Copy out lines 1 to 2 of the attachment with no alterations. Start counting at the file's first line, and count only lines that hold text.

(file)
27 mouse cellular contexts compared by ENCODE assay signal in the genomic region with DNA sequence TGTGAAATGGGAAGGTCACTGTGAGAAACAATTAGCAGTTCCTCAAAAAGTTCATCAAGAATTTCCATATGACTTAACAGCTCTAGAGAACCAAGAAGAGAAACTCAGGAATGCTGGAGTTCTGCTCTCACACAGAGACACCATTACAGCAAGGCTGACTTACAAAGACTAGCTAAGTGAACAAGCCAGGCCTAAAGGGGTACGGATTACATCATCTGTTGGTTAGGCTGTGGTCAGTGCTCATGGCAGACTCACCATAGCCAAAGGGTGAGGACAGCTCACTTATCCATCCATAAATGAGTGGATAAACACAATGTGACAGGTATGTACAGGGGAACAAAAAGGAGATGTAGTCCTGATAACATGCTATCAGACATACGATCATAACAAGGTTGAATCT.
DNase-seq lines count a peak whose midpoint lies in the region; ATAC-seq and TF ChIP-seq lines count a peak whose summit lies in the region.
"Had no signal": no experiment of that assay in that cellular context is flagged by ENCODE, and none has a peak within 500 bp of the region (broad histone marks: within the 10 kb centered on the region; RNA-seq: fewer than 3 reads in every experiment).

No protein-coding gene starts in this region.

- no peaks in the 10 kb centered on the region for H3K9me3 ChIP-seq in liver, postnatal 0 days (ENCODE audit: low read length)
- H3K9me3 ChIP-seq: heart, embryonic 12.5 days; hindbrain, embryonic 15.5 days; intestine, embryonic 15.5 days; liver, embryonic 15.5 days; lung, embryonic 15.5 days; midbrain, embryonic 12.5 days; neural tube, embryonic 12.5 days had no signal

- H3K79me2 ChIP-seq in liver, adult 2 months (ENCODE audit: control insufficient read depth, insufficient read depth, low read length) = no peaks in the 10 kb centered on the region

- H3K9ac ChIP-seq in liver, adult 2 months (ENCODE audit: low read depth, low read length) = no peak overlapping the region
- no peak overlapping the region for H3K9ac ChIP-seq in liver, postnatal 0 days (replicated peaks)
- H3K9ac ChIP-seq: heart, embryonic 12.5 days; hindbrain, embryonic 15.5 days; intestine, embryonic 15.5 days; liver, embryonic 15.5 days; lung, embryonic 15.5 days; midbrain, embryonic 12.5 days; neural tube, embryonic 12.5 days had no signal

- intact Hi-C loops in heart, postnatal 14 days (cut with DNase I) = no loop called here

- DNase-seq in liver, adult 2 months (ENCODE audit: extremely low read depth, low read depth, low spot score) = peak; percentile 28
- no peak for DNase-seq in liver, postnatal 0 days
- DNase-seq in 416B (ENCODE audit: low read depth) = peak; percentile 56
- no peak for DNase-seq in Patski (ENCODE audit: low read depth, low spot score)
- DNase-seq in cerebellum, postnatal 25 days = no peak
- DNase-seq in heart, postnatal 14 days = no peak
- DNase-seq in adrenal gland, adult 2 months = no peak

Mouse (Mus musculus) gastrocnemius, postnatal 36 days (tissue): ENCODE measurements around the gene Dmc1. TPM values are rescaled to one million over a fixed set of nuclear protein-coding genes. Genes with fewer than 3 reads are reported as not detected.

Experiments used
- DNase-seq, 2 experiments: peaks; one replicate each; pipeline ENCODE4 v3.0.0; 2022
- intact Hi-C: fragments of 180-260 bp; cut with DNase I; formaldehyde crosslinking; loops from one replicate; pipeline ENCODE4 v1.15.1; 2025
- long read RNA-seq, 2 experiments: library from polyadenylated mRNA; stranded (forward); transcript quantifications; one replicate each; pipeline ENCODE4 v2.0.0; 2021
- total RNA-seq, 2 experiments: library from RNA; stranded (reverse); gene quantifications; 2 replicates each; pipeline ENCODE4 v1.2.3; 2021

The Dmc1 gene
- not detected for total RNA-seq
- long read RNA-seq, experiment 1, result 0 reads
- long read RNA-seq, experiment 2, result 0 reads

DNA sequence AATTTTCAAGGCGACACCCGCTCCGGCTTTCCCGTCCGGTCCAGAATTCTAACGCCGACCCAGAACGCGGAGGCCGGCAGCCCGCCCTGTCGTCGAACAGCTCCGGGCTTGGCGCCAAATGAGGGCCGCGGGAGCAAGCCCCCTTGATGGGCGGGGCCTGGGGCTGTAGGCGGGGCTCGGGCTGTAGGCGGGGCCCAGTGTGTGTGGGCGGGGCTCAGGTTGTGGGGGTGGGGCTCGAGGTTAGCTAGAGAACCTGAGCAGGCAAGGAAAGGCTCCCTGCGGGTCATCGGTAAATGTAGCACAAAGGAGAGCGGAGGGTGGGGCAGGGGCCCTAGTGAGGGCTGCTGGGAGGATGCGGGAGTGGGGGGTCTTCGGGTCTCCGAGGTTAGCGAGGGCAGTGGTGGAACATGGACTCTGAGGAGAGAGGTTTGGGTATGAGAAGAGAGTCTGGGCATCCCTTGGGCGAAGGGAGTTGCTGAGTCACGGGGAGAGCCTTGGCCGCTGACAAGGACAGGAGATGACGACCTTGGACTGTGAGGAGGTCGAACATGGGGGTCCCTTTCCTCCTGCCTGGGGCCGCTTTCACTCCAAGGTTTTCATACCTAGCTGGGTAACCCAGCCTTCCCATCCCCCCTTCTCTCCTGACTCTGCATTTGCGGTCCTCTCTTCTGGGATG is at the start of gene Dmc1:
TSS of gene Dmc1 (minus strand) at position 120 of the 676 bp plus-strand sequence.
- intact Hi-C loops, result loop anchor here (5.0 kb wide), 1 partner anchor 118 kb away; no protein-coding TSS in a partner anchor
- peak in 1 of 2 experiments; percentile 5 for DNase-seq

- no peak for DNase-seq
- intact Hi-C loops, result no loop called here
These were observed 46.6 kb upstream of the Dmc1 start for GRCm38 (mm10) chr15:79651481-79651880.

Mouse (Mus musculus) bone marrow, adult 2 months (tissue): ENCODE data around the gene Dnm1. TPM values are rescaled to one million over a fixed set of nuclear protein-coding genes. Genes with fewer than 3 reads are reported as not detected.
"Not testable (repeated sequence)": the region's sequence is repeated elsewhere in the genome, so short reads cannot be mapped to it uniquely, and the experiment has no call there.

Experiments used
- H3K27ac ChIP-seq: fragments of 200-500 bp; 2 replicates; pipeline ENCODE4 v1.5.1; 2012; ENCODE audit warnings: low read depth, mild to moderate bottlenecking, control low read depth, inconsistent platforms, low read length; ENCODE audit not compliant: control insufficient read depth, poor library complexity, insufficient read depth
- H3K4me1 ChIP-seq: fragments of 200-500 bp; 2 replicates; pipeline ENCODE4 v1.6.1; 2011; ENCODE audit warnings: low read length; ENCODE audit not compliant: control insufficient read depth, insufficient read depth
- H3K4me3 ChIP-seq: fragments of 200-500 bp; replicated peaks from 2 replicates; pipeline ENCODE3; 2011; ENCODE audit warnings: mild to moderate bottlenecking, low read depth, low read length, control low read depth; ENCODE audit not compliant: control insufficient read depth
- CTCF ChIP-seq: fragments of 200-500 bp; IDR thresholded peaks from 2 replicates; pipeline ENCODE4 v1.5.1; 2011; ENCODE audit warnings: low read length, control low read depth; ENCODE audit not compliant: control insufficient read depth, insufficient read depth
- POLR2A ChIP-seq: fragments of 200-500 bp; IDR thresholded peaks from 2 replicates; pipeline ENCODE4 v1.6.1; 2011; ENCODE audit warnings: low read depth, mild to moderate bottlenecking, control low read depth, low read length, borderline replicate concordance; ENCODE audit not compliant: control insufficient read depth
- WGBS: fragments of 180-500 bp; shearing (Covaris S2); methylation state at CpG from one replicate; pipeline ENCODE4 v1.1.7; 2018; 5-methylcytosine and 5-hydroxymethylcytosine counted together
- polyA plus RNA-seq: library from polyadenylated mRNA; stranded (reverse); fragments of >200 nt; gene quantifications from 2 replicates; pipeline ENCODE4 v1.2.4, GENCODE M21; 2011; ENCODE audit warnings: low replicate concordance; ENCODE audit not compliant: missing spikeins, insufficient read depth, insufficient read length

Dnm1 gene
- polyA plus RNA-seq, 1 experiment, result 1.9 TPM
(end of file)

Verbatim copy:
27 mouse cellular contexts compared by ENCODE assay signal in the genomic region with DNA sequence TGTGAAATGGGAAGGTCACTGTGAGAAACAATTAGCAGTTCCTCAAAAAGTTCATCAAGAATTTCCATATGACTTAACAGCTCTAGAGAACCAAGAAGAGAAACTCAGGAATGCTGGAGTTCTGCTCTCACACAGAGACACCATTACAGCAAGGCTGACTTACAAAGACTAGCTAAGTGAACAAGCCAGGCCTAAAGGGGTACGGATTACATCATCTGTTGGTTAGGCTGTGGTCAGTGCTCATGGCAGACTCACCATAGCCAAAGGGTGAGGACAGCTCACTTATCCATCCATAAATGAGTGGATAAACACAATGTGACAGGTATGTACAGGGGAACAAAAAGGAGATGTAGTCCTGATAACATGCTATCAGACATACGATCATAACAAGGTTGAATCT.
DNase-seq lines count a peak whose midpoint lies in the region; ATAC-seq and TF ChIP-seq lines count a peak whose summit lies in the region.